The UN Children’s agency (UNICEF) agreed to supply water treatment chemicals until the end of June 2011 but this has been extended until March 2012, by which time it is hoped that the local government authorities will be able to purchase their own water treatment chemicals.
“Thus far, water treatment chemicals worth over US$10 million have been procured, including over 25,000 tonnes of aluminium sulphate, 700 tonnes of chlorine and 230 tonnes of high test hypochlorite,” UNICEF said in response to written questions from IRIN.
A cholera epidemic began in August 2008 and lasted for a year before it was officially declared at an end in July 2009, during which time it caused the deaths of more than 4,000 people and infected nearly 100,000 others.
The outbreak was attributed to dilapidated and broken sanitation and water infrastructure. Since then, there have been isolated outbreaks of the waterborne bacterial disease, which infects the gastrointestinal system, causing vomiting and diarrhoea. The resulting acute dehydration can kill within 24 hours if left untreated.
Supplying water treatment chemicals will ensure the continued provision of safe water to 20 urban councils and over 100 rural growth points, UNICEF said.
“We are grateful to UNICEF, who positively responded to our request for the extension and gradual withdrawal of the chemicals supply scheme,” Water Resources and Development minister Samuel Sipepa Nkomo told IRIN. “This provides our local authorities an opportunity to start planning for the procurement of the chemicals, using their own funds.”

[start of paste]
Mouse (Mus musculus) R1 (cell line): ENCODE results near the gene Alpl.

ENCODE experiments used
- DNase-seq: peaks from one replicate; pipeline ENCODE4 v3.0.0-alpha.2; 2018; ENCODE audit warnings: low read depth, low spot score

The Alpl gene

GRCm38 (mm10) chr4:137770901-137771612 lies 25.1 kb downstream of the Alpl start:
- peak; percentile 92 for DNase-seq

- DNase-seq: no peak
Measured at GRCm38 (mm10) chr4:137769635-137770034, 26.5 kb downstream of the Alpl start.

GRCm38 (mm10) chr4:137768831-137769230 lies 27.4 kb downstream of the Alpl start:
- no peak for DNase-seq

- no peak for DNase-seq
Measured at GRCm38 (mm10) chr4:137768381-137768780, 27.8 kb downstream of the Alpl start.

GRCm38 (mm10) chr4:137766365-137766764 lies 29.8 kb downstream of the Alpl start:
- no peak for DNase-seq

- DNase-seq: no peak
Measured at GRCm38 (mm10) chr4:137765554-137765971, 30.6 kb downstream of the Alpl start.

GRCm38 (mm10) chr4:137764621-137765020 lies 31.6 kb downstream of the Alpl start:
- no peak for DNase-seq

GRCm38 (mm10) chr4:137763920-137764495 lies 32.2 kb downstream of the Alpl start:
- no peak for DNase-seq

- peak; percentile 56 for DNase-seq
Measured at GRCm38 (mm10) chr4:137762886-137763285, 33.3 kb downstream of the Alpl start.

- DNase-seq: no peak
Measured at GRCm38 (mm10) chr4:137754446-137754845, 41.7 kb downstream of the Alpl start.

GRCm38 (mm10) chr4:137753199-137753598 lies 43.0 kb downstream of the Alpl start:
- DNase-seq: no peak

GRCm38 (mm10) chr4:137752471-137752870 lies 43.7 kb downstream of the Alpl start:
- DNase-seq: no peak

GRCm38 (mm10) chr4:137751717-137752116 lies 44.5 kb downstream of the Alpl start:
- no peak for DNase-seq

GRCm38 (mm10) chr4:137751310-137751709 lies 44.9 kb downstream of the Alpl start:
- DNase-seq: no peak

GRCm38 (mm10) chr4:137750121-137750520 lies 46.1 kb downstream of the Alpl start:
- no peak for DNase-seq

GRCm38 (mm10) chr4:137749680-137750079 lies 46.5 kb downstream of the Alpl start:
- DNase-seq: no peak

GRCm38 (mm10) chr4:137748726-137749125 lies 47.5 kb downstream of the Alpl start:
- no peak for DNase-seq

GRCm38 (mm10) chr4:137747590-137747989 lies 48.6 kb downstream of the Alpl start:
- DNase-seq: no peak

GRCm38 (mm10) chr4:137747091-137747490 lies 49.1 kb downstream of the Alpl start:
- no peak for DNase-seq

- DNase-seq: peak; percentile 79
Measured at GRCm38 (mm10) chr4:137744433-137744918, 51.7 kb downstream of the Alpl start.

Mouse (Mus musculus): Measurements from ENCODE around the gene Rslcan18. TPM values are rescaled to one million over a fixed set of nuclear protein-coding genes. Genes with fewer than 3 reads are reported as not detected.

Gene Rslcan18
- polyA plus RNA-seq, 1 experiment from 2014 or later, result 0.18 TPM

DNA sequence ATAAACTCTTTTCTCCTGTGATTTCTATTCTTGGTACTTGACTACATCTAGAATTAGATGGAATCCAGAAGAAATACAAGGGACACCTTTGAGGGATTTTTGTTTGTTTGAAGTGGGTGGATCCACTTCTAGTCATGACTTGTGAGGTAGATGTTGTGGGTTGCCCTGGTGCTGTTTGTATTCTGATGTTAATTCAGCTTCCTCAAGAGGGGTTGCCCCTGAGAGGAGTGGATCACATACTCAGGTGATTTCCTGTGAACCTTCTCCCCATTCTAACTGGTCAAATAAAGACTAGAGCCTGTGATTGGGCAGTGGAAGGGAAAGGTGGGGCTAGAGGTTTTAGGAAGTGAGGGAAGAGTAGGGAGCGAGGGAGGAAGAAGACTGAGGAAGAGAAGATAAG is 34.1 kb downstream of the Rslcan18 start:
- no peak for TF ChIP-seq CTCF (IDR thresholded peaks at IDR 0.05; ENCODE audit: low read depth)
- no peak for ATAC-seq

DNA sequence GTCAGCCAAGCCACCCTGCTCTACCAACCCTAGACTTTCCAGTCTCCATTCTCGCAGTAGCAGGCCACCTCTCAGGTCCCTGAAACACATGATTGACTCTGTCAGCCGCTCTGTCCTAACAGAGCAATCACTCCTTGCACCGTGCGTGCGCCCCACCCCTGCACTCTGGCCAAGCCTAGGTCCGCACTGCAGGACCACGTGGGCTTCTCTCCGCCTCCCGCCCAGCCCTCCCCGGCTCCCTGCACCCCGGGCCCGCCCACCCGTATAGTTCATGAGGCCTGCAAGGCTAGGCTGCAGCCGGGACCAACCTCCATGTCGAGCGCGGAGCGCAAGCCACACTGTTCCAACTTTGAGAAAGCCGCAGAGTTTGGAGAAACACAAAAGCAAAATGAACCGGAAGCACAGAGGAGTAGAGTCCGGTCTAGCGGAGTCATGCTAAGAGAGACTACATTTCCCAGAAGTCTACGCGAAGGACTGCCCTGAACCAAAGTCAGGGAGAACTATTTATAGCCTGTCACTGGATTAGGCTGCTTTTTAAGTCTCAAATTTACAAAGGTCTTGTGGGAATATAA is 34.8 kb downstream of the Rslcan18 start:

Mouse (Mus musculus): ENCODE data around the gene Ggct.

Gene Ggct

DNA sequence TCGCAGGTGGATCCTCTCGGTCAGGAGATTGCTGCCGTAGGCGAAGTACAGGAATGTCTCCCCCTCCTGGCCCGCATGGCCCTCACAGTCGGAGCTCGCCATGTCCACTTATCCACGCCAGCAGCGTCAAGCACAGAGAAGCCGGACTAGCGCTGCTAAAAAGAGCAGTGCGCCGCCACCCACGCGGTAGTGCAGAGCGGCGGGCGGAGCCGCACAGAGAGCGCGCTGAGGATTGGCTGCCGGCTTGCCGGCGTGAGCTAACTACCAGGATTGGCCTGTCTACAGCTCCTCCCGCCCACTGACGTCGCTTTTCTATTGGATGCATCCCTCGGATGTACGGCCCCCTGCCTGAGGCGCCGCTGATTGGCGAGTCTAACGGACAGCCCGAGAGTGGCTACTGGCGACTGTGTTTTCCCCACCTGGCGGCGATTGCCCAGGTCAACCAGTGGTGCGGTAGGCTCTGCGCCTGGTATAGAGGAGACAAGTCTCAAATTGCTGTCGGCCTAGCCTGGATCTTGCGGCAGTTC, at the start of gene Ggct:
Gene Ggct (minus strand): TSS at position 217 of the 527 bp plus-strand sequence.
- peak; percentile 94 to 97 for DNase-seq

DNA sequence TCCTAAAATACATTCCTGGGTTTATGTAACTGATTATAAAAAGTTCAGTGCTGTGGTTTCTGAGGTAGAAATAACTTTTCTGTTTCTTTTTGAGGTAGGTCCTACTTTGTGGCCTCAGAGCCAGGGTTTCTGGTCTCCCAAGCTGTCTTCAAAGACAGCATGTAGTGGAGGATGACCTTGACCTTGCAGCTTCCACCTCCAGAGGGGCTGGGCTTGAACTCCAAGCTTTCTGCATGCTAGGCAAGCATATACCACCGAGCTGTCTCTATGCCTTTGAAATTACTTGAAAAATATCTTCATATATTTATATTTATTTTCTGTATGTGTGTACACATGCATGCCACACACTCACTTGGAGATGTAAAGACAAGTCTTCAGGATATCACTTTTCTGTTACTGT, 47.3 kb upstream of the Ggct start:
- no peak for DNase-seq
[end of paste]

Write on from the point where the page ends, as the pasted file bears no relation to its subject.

|The treatment works continued to struggle to produce enough water to meet the city’s [Bulawayo] water demands|
The Federal Republic of Germany, through its development arm, German International Cooperation, is carrying out a US$12 million infrastructural rehabilitation at four urban centres: Gweru, the third largest city; Kariba on the northern border with Zambia; Norton, 40km south of the capital, Harare; and Kadoma, about 130km south of Harare.
“The two major components of the project provide, on the one hand, assistance to the municipalities with the procurement of key inputs and equipment for water supply, sanitation and solid waste collection,” the German embassy said in a statement. “The second component consists of support to the municipalities regarding the improvement of procedures and management in the areas of finance, accounting, billing and revenue collection.”
The funding will also help rehabilitate water supply and sanitation infrastructure such as treatment plants and pumping stations. Health and environmental activists have warned that the continued discharge of sewage and industrial waste into water systems will create environmental and health disasters in the near future.
Raw sewage discharge
Raw sewage and industrial waste is still being discharged into Lake Chivero, Harare’s main source of water, and an US$18 million rehabilitation of its two main sewerage treatment plants is underway.
However, Bulawayo, the country’s second largest city, has failed to attract the US$1 million funding it needs to repair water infrastructure at one of its large dams, Ncema, and rehabilitate water treatment plants.
“The treatment works continued to struggle to produce enough water to meet the city’s water demands,” the minutes of a recent council meeting noted. “For example, Ncema waterworks can only produce 39,000 cubic metres per day, against a design capacity of 81,000 cubic metres per day.”
Poor rainfall in recent years has added to pressures on water supply and some businesses have relocated to other parts of the country.
“We are working well in partnership with the donor community, but treasury has provided us with money to build new dams or to improve water supply,” water resources minister Nkomo told IRIN.
“We are almost done with building a 40km water pipeline from Mtshabezi Dam, which will improve water supply in Bulawayo. Construction has already started on the construction of Kunzvi Dam [near Harare], which we hope will improve water supply.”